Keywords: multi-channel service delivery, e-government, Grievance Management, Citizen Relationship, Channel choice
1. Introduction
The Mandates of e-Goevrnment can only be achieved if a large range of government services are delivered seamlessly to citizens (Vincent, Dombeu & Huisman , 2011).Many researchers have highlighted the fact that e-government has the potential to provide a one-stop solution for citizens’ access to government information and services (Reddick ,2009,Chircu and Lee ,2005).The single-window government provides the public with multi-channeled access to integrated services on a one-stop-shop basis across the whole of government. This represents a transformational shift in how government operates (CGI , 2005).The e-government transition path is given at Fig 1.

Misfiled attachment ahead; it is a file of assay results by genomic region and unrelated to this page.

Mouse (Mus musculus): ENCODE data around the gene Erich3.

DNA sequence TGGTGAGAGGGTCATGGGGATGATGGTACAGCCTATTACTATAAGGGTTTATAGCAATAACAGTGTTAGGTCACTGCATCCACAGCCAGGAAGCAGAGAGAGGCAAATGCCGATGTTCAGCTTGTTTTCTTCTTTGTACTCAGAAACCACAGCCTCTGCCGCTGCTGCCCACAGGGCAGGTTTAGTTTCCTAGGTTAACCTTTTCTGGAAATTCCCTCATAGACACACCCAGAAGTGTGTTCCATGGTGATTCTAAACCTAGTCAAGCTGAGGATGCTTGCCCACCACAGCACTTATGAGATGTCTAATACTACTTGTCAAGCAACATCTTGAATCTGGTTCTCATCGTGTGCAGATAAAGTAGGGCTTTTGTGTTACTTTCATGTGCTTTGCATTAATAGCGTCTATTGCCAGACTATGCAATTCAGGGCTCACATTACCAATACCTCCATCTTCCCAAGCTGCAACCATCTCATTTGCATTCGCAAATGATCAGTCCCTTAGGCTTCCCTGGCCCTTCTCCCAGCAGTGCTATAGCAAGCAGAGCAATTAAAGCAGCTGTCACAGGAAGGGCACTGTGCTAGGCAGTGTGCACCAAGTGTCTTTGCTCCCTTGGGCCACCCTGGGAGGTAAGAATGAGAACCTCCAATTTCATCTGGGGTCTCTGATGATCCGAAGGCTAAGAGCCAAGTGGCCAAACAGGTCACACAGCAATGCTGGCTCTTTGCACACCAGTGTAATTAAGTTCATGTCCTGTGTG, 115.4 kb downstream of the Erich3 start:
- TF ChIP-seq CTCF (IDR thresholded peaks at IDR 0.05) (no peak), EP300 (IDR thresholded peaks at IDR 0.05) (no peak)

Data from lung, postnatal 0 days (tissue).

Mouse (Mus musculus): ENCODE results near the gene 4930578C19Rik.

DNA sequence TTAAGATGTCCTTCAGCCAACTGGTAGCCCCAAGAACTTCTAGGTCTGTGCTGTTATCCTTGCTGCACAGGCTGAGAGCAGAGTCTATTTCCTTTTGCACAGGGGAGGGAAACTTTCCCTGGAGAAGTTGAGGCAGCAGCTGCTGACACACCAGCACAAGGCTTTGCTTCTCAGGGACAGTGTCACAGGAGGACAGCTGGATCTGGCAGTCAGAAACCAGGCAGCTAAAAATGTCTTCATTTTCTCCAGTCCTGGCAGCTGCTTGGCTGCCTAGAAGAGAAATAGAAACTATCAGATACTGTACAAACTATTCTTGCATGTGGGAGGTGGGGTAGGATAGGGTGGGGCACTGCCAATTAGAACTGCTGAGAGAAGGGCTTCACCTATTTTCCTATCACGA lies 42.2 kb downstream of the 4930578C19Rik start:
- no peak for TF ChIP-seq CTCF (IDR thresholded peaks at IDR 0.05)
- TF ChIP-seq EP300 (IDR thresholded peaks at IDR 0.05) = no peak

Fig 1: e-government transition path [Source: EGTP(2006)]